As coronavirus spreads, Newsom works to secure hospital beds, find rooms for homeless
California Gov. Gavin Newsom signed emergency legislation Tuesday to provide up to $1.1 billion in funding to fight COVID-19 in the state. Image courtesy of the California Office of the Governor

    California Gov. Gavin Newsom in the past 36 hours has announced a slew of measures to combat coronavirus, including placing the state’s National Guard on alert, devoting money to secure hospital beds, trailers and shelters for homeless residents and signing orders to peg $1 billion to slow the spread of the deadly virus.

    As of Tuesday night, Newsom said 598 people had tested positive for the novel coronavirus — a 21 percent increase from Monday. Santa Clara County alone has confirmed 175 cases of coronavirus, known as COVID-19, and six people have died. About 12,500 people have been tested for COVID-19 throughout California, though 3,215 of those tests have not yet yielded results. Newsom said that process that can take up to six days.

    Meanwhile, the governor’s office preparing for a potential influx of infected residents who may need hospitalization, and has made headway on addressing the more than 100,000 homeless residents statewide with little or no protection against the virus.

    One homeless Santa Clara County man in his 50’s has already died due to the virus, officials said this week.

    On Wednesday night, the governor announced setting aside $150 million to get unhoused residents a place to stay. Cities and counties will split $100 million to provide shelter and emergency housing, while the remaining $50 million will be spent on 1,309 trailers and to lease hotel and motel rooms, where unhoused residents will have “a door, a key and a lock with as much support we can provide under the circumstances,” Newsom said during a Facebook livestream.

    State officials are working to predict how the virus will spread and the need for hospital beds in the coming weeks. One model, which estimates that 20 percent of those who contract the virus will need hospitalization, suggested the state would need about 19,500 beds — far more than what is currently available.

    Newsom’s office will announce the purchase of two “large hospitals” — one in Northern California and one in the southern half of the state on Friday.

    State officials have also asked the Department of Defense to deploy the Navy’s Mercy hospital ship off the coast of California and send two mobile hospitals to the state. If approved, the ship and the mobile hospitals could add around 2,000 beds as well as manpower to the state’s resources.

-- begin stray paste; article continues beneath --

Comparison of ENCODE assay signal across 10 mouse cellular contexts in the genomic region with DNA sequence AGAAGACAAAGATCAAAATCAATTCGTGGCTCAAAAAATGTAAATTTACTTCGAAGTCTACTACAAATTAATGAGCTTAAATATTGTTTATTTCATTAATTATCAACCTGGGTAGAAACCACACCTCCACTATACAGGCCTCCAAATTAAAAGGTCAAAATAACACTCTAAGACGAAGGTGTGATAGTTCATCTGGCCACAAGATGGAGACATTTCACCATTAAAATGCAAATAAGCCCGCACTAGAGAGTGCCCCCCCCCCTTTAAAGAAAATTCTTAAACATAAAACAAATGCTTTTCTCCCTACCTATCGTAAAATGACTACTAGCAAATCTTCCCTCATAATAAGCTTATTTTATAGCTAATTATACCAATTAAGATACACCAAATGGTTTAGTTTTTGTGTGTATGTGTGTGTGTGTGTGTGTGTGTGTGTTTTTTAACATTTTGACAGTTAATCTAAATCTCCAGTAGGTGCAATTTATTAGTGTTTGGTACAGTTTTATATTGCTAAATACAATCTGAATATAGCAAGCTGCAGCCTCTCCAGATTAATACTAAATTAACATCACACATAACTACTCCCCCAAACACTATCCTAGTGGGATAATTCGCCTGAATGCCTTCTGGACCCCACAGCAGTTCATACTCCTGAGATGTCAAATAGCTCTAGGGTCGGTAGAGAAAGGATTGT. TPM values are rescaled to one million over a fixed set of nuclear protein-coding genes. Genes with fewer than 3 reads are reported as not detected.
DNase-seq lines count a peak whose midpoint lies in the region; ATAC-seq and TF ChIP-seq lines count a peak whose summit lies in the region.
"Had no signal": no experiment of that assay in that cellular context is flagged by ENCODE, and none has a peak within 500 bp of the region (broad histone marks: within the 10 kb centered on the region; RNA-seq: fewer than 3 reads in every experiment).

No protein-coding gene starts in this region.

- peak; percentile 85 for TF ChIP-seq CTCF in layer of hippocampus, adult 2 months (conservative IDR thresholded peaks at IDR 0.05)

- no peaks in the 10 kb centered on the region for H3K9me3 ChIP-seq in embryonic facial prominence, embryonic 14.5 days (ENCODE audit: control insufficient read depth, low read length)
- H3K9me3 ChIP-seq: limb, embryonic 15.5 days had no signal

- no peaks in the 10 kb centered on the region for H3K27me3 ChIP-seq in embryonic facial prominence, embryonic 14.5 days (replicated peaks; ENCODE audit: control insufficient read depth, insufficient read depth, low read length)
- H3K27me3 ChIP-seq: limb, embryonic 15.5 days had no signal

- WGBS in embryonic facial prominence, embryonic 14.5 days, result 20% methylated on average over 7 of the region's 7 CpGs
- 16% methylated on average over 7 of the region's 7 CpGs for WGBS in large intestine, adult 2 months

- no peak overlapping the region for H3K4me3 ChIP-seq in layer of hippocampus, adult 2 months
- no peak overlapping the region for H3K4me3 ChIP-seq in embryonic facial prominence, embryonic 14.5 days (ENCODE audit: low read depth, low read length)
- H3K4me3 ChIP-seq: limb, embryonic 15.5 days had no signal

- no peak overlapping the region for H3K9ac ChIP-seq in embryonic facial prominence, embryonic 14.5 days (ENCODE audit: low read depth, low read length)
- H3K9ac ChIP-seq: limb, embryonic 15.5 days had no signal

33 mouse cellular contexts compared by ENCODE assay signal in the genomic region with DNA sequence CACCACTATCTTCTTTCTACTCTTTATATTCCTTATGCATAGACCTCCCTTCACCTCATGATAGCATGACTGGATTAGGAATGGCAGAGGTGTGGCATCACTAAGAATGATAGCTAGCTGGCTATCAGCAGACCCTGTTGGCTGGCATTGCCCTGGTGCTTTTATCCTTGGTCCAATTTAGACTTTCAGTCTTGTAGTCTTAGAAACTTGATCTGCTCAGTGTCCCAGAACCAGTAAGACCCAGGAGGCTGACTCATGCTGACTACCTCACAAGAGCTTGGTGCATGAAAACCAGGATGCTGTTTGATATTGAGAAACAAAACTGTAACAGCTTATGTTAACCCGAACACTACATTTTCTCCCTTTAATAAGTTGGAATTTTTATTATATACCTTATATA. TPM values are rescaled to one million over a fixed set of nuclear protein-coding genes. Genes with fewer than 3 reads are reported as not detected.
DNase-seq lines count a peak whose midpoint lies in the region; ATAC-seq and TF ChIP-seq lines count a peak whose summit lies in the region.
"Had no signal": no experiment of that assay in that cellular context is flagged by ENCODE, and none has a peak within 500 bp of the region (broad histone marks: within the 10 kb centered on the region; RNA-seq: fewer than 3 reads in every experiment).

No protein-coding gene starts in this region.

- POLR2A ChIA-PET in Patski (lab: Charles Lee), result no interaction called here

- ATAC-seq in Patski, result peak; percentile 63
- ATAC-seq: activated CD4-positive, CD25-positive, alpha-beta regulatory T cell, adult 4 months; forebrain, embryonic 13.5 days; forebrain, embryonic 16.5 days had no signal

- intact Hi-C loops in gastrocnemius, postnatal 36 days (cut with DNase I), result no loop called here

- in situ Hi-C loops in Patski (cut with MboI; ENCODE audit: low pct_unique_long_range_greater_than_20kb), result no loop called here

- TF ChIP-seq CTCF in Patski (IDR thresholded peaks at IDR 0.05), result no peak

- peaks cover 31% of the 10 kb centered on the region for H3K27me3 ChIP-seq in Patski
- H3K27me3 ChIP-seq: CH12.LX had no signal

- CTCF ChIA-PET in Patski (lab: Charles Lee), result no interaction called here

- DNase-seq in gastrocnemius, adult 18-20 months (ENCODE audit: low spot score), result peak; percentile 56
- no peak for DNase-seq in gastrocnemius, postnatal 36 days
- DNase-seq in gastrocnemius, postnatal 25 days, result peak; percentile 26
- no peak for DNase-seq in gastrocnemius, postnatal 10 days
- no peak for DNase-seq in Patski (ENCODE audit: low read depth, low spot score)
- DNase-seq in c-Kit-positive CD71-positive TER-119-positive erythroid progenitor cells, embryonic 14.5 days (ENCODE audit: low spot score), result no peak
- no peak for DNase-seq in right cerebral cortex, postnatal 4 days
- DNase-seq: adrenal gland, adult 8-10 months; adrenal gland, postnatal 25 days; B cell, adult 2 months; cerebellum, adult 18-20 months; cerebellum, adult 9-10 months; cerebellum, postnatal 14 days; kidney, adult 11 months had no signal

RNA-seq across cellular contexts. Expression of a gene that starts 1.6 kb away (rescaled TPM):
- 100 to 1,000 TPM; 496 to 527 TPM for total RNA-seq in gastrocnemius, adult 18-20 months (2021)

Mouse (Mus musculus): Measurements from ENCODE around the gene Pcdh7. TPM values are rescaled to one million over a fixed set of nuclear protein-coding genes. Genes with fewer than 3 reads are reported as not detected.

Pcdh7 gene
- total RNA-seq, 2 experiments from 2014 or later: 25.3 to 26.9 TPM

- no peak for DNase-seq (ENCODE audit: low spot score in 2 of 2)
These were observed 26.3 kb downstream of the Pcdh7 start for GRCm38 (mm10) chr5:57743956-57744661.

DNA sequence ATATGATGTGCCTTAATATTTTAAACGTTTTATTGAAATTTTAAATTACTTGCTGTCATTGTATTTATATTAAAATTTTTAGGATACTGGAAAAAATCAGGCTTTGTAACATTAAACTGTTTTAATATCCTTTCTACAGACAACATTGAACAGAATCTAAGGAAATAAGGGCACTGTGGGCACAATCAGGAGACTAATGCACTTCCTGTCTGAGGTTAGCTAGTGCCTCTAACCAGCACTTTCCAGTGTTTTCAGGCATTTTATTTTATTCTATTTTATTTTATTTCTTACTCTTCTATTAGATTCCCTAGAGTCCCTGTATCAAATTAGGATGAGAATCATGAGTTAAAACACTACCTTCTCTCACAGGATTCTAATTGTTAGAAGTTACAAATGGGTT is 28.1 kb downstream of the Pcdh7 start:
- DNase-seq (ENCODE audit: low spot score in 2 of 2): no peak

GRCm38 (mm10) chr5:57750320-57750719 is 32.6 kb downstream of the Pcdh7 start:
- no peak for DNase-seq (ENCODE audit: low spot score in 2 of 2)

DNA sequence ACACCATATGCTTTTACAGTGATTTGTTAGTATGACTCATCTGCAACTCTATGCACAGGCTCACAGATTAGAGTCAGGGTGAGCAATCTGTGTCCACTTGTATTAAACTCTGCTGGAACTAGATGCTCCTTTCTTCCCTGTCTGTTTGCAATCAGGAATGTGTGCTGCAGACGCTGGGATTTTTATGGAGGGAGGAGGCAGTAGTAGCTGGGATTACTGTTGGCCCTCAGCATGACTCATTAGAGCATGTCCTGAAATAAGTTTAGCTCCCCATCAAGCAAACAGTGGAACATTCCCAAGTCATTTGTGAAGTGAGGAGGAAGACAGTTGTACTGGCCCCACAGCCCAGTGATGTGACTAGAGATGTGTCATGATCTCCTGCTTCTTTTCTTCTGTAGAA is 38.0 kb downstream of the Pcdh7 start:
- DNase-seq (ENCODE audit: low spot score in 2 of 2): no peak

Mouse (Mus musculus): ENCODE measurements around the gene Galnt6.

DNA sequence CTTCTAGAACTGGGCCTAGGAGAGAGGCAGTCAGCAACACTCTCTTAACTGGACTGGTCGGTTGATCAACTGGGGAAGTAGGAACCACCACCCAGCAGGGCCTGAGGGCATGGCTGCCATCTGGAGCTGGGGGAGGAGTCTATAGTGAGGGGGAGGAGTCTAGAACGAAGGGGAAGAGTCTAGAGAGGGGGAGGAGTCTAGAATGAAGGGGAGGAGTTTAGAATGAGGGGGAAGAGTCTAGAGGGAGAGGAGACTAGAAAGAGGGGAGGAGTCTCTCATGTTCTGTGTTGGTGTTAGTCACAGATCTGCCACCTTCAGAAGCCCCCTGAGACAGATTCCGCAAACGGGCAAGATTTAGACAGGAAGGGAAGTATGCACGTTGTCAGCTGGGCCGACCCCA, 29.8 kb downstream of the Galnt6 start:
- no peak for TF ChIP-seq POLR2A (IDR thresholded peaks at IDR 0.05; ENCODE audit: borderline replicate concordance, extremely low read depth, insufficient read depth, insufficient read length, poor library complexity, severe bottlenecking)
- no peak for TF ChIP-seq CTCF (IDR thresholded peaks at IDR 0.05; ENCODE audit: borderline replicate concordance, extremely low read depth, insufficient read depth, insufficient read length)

The news comes shortly after the governor announced he’d signed emergency legislation to provide up to $1 billion in funding to help slow the spread of COVID-19. “This money will provide more hospital beds and medical equipment to help hospitals deal with the coming surge and it will help protect those who are most at risk,” Newsom said. “I am grateful to the Legislature for their quick action.”

    The emergency funding package includes $500 million, with allowable increases of up to $1 billion, to increase hospital bed capacity and medical equipment in the state, support cities to provide beds for unhoused residents, clean daycare facilities that haven’t closed and provide services to those isolating at home as well as hospitals and nursing homes.

    Also in the funding package: $100 million for public school funding, though most have shut down, and to provide protective equipment for schools that are still open.

    The governor also placed the state’s National Guard on alert Tuesday to prepare for “humanitarian missions,” like distributing food, supporting public safety efforts and “ensuring resiliency of supply lines,” according to a news release.

    Meanwhile, Newsom has signed other executive orders in response to the fast-spreading virus, including loosening the rules around how local governments handle public meetings to allow lawmakers to dial in virtually. He also said students, who likely won’t return to school before summer, can avoid taking missed tests from this year.

    “These kids don’t deserve to be tested with all the anxiety, the social and emotional stress associated with these schools shutting down,” Newsom said.

    Follow along with San José Spotlight’s real-time coronavirus coverage on our LIVE BLOG here.

    Contact Janice Bitters at [email protected] or follow @JaniceBitters on Twitter.

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